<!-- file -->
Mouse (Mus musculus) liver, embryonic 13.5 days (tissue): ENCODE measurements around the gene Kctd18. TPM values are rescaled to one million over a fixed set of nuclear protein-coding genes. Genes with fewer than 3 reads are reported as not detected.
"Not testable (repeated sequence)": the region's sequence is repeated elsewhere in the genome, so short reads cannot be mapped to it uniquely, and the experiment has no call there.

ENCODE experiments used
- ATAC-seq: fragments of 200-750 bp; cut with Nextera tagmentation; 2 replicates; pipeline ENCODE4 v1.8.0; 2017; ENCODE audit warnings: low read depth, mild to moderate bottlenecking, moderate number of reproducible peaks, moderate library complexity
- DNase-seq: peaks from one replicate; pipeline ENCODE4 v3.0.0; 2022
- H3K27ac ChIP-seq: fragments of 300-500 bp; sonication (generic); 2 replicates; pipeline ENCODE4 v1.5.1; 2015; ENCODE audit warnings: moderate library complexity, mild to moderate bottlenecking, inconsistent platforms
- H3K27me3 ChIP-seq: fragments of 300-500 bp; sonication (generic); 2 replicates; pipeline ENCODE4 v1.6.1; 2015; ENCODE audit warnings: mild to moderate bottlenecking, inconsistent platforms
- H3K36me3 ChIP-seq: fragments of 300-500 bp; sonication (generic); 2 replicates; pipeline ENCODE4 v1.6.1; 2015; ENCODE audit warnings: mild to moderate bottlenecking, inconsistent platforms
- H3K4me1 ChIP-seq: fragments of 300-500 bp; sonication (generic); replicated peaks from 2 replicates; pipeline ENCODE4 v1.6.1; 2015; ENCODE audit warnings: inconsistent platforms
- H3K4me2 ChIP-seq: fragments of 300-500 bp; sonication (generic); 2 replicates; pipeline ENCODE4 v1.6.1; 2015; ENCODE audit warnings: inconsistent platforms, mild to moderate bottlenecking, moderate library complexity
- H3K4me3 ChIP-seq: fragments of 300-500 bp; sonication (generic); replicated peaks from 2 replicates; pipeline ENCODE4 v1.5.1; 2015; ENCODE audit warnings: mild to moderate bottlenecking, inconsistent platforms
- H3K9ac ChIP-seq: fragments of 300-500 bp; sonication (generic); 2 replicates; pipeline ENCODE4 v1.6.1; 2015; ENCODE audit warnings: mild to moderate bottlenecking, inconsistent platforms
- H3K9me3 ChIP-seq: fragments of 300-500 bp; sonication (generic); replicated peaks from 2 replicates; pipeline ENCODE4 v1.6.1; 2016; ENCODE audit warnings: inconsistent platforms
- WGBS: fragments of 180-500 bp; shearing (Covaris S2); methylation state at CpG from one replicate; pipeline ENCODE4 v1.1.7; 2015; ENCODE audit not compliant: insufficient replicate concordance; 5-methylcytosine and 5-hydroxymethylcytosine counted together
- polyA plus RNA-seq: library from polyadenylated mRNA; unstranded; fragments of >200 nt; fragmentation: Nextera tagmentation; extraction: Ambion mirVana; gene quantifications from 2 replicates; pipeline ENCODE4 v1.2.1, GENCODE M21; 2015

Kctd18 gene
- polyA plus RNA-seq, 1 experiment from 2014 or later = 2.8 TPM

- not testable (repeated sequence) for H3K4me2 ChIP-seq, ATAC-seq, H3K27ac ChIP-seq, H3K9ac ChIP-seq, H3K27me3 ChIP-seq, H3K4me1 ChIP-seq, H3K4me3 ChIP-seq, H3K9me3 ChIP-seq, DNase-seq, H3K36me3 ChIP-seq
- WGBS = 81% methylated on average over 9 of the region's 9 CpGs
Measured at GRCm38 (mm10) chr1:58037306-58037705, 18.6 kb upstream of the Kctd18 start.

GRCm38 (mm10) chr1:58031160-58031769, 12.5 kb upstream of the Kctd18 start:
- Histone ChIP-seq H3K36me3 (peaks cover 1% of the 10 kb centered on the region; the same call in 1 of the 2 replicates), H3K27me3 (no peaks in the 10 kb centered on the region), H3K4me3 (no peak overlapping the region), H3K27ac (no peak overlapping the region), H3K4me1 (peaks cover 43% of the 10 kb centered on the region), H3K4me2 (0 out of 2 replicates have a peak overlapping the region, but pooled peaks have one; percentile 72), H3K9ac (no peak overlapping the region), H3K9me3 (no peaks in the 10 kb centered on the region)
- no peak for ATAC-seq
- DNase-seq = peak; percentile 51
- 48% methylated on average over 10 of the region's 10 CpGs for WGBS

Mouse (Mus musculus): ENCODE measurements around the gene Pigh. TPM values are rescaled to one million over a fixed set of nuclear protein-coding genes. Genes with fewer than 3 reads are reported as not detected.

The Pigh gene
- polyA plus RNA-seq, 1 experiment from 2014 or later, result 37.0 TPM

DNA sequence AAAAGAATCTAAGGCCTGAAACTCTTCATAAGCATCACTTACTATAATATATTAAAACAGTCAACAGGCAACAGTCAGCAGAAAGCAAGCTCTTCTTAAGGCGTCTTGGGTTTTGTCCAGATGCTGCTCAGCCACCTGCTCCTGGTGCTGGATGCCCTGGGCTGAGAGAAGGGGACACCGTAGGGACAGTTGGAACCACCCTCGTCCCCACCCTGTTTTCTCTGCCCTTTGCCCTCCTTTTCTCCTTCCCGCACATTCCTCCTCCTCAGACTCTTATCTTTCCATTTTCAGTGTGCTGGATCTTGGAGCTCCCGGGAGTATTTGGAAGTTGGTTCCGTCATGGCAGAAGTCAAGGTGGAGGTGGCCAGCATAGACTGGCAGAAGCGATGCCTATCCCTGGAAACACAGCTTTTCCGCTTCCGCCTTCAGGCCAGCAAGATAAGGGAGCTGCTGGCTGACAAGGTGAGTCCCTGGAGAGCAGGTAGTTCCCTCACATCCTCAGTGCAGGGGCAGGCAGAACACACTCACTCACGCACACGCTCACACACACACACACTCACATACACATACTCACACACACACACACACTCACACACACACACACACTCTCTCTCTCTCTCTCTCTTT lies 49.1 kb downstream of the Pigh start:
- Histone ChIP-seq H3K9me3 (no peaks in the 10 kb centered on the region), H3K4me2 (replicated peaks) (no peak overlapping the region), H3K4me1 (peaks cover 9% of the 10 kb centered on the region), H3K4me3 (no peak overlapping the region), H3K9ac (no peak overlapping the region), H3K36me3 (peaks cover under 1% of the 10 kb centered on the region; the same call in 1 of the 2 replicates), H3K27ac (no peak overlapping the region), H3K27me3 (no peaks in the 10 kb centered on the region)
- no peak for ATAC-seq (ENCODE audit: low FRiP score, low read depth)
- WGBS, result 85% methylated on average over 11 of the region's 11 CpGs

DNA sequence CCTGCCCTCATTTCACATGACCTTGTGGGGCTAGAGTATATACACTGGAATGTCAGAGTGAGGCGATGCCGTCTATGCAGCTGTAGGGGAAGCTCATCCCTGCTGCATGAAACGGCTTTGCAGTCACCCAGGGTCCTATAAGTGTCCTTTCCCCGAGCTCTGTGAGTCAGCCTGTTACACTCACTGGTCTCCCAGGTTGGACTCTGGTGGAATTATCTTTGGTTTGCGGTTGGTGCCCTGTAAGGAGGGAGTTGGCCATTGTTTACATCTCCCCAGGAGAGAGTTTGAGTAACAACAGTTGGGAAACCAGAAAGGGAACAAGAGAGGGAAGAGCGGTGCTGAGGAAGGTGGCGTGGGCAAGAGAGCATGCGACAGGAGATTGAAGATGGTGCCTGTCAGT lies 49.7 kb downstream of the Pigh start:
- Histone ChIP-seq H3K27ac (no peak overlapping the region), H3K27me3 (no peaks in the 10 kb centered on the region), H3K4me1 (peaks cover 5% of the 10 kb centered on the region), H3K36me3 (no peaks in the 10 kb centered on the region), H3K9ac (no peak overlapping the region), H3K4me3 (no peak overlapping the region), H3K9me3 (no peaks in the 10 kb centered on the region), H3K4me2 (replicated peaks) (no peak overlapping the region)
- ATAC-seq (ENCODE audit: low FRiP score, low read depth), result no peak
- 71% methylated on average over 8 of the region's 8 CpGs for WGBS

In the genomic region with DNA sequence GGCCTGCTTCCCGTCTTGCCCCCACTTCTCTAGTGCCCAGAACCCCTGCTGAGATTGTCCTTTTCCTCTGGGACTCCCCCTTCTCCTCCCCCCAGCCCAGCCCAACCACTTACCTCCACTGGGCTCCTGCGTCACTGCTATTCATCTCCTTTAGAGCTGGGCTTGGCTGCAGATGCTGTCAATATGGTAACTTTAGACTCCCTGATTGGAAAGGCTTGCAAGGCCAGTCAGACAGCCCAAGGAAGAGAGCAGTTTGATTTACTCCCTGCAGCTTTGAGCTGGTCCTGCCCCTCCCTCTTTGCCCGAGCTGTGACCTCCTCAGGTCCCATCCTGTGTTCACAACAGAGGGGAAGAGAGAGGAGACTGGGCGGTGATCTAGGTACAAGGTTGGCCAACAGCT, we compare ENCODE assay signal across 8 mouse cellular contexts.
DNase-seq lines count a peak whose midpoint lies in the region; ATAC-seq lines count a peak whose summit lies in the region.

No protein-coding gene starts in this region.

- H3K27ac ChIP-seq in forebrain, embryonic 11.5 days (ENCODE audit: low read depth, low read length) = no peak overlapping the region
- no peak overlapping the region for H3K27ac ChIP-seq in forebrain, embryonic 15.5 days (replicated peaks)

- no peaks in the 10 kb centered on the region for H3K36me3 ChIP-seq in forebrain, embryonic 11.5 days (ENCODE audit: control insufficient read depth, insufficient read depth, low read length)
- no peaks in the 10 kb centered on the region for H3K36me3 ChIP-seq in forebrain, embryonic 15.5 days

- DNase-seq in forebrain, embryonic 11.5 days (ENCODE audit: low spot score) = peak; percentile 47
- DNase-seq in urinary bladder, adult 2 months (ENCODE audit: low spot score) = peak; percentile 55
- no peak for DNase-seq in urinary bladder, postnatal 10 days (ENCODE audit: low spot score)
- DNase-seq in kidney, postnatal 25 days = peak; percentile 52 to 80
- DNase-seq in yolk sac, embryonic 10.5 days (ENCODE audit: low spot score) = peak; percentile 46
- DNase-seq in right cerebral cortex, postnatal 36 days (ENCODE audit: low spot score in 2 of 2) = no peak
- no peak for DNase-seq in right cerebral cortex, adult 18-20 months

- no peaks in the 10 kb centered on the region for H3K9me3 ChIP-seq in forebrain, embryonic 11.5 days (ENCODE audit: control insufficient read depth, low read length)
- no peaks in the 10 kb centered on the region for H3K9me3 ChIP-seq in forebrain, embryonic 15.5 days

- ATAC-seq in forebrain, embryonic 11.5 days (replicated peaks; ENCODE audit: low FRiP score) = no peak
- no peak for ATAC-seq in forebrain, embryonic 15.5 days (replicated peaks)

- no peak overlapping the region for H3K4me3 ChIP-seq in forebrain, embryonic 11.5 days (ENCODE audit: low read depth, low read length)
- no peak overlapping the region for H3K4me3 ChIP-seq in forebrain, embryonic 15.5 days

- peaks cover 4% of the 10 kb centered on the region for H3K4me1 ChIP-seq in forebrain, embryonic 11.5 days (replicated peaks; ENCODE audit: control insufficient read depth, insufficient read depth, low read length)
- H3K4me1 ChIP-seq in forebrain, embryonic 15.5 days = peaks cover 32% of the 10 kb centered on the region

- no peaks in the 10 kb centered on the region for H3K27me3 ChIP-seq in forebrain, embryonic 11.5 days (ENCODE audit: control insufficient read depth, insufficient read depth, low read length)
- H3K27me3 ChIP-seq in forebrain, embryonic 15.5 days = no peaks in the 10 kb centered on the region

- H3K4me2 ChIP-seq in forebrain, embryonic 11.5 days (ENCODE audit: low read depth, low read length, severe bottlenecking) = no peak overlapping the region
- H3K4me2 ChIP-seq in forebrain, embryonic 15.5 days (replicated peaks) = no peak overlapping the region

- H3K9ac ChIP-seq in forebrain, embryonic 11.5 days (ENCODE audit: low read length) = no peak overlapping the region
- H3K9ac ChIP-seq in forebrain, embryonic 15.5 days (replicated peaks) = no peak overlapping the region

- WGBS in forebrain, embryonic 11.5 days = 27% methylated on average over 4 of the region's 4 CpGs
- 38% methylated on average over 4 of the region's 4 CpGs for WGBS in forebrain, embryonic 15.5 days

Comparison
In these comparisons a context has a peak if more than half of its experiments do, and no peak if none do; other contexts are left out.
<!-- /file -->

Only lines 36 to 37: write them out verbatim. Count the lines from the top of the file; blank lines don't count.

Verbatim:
- 71% methylated on average over 8 of the region's 8 CpGs for WGBS

In the genomic region with DNA sequence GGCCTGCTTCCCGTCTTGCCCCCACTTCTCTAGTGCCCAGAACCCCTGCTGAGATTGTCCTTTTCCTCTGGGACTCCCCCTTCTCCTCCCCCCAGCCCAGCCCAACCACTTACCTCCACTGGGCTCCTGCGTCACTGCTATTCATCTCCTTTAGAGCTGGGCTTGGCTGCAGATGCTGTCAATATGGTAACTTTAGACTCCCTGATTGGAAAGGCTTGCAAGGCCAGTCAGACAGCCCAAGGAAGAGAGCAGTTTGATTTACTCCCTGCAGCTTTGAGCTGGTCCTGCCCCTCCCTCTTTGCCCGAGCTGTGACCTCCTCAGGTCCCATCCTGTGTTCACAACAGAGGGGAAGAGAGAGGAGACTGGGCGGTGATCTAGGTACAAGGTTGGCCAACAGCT, we compare ENCODE assay signal across 8 mouse cellular contexts.